We were in Cue of the Western Australian goldfields when the Northern Territory Minister announced they were closing the borders for possibly six months. This put a pause to our travel plans as we were heading north and planned to eventually cross over into the NT and then to Darwin.
Then the Western Australian Premier stated that “Anyone planning to travel to Western Australia – DON’T!” Yes, well what about all the people who were already in Western Australia travelling around in caravans and vans? His message placed an attitude of “you are not welcome”.
Then both the South Australian borders and Western Australian borders were going to be closed on Tuesday 24 March. So, we decided then and there on Sunday at 3pm to pack up and make a dash for the border. It would be a close call as we were a long way away: 1,643 kilometres.
I really think that the state premiers did not consider the caravanners at all and made no concessions for us. We don’t have a home to return to because it is currently rented out. And many caravanners just own their caravan and that is their permanent home. If the premiers had said to the travelers that you have 72 hours if you wish to return to your home state, otherwise make plans to stay somewhere for a while that would have been a sensible prospect. We considered going to the coast near Geraldton where we might have to stay, and I even contacted a caravan park and paid a deposit. But of course, we didn’t know how long it would be and if either of us did contract the virus then it would be difficult being so far from family, etc. So, we dashed.
We travelled for three and a half days nonstop except for nighttime roadside stops to sleep. We didn’t shower and our only contact with other people was a brief hello at roadside stops, petrol stations, and buying food and coffee. We travelled 3,440 kilometres to arrive at Mick’s brothers house in Horsham where we can self-isolate effectively for fourteen days.
The unseen problem for the travelers was that the announcement stated the border as the place of closure: South Australia by 4pm. So, we assumed like everyone else that this meant the actual border at BorderVillage near Eucla.
On the Tuesday morning we woke early at 4am and so decided we may as well drive on to the border crossing that was only about 300 kilometres away. We drove in the dark through fog watching for kangaroos. It was tense. Hundreds of caravans and other vans were camped at the roadside stops as we passed.
At the border there was nothing, no checking, no stoppages and we drove straight through into South Australia. There was a long queue of caravans waiting to be checked coming through to Western Australia. We were confused, until I received a message from a fellow traveler who said they got through the checkpoint at Ceduna okay. Ceduna! At the other end of the Nullarbor Plain! That was at least five hours away: 482 kilometres!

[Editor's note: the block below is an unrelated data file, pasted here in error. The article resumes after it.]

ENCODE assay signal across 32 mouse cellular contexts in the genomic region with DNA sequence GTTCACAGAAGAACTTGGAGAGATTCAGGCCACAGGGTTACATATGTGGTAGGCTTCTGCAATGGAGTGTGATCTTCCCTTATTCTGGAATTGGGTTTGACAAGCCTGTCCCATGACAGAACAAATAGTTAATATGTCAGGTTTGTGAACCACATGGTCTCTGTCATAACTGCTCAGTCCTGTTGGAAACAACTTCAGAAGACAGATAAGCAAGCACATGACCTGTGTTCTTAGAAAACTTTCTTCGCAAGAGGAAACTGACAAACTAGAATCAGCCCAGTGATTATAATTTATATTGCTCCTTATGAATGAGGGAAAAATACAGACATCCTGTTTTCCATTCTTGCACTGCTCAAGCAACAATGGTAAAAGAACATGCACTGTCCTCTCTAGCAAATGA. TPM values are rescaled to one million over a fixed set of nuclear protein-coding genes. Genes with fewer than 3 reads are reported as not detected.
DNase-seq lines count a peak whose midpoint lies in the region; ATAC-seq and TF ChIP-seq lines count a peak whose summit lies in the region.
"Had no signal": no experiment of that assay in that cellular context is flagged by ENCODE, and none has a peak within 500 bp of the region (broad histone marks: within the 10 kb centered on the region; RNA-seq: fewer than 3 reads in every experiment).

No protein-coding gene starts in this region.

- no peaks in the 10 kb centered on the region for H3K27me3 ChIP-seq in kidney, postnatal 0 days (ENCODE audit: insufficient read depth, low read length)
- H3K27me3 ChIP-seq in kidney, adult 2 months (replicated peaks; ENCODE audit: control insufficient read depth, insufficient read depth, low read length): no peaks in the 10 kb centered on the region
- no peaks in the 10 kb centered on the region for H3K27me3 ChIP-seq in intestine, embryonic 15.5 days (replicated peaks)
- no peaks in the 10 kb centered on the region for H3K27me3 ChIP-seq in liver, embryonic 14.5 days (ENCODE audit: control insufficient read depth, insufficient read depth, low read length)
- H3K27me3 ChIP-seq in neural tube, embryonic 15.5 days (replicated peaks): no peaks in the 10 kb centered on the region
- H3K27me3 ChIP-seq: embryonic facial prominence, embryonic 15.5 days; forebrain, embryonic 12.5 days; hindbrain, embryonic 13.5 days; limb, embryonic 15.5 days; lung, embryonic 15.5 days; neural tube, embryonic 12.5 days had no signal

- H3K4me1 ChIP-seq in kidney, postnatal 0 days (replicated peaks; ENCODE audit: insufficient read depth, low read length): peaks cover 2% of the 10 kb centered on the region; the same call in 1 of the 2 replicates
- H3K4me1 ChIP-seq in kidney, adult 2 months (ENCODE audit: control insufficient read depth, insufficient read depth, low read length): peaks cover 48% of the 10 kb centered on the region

We dashed. The road on the Nullarbor Plain is narrow with no aprons, uneven and windy in places. And there were literally thousands of cars, caravans, vans, road trains, and wide load trucks speeding for the borders in both directions. It was so dangerous. If the State Premiers had stopped to think they would have seen the absurdity of mobilizing all these people unnecessarily. I’m sure most of these people would have been happy to stay put in a designated place if given the option. So instead all these people were just adding further potential for spreading the virus across the borders.
How many got caught out thinking they would make the border in time only to realise belatedly that the check point was not actually at the SA border, I can only guess.
We made the checkpoint at Ceduna with forty-five minutes to spare, weren’t questioned by police, didn’t have to fill in a statutory declaration, and didn’t have to officially commit to the fourteen days of self-isolation. But all those travelers behind us – where were they going to self-isolate?
I took photos of the sky as we traveled. Beautiful rainbows splashed across the sky several times and I took this as a promise of right decisions and good things ahead.
We arrived in Renmark close to the Victorian border and got into a caravan park there. The lady spoke to me over the phone as she was in the office behind the closed door. She asked if our caravan was self-contained, which it is. And although we could use the caravan park amenities, I think she was preparing for a time where the park closes and the caravanners must fend for themselves on site. It is a lovely caravan park on the banks of the Murray River and in different times we would stay longer. But in the morning, we decided to get over the border into Victoria at least just in case they decide to close that border too.
In contact with our family, we decided to head for Horsham where we could be self-sufficient and self-isolate just to be sure we hadn’t picked up the germ in transit somewhere.
We are lucky to be able to park our caravan, hook up to power and water, and have the use of a little cabin that is on the property. We really appreciate this in these challenging times. We shopped for groceries at the local store, and now are into our own lockdown.
After a good sleep I got up to do some yoga, have a shower in the caravan, and do some clothes washing, while Mick washes the mud and red dirt off the car and caravan.
Our planned once-in-a-lifetime Big Lap of Australia ended. Hopefully Mick and Sues Aussie Adventure can continue in the future once this virus pandemic has run its course (and we survive).